Aon and Willis Towers Watson said they have agreed to terminate their roughly $30bn deal and end litigation with the Justice Department, which alleged the tie-up would lead to higher prices and reduced innovation for US businesses.
The deal termination follows a Justice Department lawsuit last month that came after an investigation of more than a year. The department said the insurance brokerages’ combination would eliminate competition in several different US product markets, including brokering services for property, casualty and liability insurance, as well as health benefits for large corporate customers.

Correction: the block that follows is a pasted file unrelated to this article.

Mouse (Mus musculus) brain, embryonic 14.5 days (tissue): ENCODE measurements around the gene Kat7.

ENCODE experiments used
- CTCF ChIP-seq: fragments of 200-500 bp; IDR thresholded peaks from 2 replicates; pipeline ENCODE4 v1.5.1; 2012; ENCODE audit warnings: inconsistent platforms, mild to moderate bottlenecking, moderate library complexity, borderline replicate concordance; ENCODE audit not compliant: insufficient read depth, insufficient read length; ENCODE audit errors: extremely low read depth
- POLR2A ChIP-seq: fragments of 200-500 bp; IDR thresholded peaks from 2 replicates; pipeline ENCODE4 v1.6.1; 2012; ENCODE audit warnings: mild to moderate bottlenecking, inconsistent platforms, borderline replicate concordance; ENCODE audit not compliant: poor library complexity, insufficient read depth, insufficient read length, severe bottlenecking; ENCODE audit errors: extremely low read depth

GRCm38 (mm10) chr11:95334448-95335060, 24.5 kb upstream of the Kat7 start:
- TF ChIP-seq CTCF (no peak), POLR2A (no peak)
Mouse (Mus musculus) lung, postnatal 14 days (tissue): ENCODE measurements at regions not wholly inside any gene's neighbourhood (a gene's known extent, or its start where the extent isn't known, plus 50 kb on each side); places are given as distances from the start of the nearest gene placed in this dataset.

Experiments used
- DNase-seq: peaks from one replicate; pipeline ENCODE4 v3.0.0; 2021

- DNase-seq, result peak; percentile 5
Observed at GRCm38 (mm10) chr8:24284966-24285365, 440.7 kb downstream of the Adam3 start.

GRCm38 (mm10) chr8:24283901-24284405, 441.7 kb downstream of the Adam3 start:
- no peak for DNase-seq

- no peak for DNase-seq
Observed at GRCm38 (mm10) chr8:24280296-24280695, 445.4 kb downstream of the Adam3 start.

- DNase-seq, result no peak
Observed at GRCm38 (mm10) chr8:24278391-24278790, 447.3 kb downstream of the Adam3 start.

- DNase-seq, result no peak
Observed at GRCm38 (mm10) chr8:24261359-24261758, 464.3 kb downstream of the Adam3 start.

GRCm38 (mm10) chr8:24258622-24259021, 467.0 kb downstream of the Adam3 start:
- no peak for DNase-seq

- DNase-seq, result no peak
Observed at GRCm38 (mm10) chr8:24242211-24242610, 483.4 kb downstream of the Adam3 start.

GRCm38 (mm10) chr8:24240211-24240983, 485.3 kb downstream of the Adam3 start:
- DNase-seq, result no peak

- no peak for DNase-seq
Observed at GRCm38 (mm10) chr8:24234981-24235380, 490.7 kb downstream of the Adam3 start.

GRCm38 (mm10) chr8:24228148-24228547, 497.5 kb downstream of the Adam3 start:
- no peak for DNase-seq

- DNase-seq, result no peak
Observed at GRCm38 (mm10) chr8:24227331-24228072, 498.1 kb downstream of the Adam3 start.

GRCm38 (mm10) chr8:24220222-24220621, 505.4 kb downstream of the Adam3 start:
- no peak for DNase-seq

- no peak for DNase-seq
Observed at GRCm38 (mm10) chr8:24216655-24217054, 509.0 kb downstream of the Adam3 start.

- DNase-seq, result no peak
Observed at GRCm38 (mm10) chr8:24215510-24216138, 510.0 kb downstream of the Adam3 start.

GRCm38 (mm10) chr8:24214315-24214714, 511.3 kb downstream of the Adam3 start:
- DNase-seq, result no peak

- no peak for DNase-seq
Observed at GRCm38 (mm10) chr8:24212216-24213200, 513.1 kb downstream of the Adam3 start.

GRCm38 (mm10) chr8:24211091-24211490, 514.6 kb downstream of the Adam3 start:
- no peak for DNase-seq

“We reached an impasse with the US Department of Justice,“ Aon chief executive Greg Case said Monday. “The DOJ position overlooks that our complementary businesses operate across broad, competitive areas of the economy.”
Case added that “the inability to secure an expedited resolution of the litigation brought us to this point.”
Aon said it would pay a $1bn termination fee to Willis Towers Watson.
The companies announced the deal in March 2020. The brokerages help companies buy insurance and advise them on risk management. Both companies are also major consultants to businesses on health and other benefit packages for their employees.
Write to Dave Sebastian at [email protected]
This article was published by Dow Jones Newswires